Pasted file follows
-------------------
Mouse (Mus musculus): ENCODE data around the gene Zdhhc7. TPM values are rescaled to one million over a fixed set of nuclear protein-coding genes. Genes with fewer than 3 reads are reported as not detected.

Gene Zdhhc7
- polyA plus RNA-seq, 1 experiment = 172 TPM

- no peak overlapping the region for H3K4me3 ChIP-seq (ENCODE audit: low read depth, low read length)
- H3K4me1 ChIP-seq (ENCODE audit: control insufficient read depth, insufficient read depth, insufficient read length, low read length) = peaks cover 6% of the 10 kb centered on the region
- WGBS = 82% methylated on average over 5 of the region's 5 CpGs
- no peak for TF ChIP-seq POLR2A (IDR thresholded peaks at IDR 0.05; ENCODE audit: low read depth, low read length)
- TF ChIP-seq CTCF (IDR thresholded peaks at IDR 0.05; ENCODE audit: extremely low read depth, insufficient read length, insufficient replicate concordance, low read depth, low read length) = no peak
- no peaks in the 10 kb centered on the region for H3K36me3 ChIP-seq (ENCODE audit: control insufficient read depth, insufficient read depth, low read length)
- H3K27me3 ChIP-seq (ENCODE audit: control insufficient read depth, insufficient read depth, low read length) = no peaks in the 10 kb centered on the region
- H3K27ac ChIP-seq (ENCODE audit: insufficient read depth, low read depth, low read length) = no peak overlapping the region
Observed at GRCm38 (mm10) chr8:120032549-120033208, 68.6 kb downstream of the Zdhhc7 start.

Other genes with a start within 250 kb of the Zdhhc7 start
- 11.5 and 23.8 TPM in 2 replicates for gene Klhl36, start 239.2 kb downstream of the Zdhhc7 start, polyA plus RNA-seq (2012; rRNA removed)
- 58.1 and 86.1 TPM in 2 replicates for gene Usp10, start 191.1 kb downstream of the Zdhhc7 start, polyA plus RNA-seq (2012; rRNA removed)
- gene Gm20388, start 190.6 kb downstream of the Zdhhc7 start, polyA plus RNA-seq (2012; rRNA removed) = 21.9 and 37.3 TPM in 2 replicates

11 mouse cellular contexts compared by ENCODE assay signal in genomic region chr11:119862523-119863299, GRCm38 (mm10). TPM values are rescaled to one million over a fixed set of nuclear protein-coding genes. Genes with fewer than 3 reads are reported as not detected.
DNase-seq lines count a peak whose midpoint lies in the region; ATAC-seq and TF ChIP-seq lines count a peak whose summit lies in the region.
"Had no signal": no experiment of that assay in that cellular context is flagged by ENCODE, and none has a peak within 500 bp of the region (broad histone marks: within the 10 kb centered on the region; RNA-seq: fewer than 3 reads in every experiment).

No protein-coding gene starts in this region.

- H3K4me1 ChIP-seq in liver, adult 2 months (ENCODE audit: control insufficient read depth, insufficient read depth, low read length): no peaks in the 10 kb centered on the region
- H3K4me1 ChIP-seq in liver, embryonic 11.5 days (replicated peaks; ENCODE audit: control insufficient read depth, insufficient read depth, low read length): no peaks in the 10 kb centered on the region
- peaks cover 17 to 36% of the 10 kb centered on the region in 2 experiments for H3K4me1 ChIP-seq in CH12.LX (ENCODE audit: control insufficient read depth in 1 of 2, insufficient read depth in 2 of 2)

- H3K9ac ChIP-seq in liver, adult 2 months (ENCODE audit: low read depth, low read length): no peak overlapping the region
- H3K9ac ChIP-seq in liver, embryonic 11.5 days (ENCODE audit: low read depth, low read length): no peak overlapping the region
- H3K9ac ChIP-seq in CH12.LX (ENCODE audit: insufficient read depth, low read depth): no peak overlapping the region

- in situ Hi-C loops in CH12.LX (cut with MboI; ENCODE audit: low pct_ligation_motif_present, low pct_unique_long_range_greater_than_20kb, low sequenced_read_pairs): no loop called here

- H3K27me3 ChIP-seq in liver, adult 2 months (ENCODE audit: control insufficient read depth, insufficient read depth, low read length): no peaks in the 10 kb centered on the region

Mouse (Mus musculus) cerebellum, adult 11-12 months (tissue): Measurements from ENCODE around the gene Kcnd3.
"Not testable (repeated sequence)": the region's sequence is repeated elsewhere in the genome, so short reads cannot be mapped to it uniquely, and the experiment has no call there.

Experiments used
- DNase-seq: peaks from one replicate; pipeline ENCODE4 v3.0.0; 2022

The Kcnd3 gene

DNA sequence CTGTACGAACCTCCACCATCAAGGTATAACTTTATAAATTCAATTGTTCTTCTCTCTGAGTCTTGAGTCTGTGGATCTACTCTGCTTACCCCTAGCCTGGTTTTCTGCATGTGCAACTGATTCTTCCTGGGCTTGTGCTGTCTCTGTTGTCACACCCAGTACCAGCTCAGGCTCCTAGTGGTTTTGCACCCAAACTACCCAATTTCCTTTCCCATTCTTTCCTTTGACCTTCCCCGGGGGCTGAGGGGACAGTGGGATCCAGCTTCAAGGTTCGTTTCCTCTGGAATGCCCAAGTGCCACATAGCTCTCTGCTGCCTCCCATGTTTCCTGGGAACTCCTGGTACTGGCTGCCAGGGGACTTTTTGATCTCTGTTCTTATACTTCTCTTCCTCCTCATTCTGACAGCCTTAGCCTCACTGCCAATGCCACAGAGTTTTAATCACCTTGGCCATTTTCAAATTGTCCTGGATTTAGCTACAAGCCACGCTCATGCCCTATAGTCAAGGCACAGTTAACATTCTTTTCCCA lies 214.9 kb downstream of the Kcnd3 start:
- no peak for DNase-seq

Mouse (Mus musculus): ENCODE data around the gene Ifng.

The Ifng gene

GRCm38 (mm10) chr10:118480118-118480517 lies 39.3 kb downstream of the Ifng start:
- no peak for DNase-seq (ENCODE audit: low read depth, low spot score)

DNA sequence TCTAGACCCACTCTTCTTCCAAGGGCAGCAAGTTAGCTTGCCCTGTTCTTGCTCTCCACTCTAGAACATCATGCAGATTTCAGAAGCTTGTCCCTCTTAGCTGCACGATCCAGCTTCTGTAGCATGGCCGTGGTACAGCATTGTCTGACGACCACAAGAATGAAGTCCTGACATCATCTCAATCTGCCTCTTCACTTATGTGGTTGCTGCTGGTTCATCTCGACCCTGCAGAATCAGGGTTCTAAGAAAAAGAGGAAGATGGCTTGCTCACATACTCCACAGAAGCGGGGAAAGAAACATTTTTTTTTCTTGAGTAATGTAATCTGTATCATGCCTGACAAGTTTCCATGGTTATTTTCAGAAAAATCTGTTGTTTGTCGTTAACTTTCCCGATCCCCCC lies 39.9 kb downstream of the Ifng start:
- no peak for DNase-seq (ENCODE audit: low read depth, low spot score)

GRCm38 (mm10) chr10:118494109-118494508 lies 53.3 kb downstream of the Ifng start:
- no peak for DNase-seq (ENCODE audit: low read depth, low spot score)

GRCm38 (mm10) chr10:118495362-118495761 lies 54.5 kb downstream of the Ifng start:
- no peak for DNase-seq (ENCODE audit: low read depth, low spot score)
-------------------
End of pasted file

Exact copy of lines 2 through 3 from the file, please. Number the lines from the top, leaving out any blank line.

Gene Zdhhc7
- polyA plus RNA-seq, 1 experiment = 172 TPM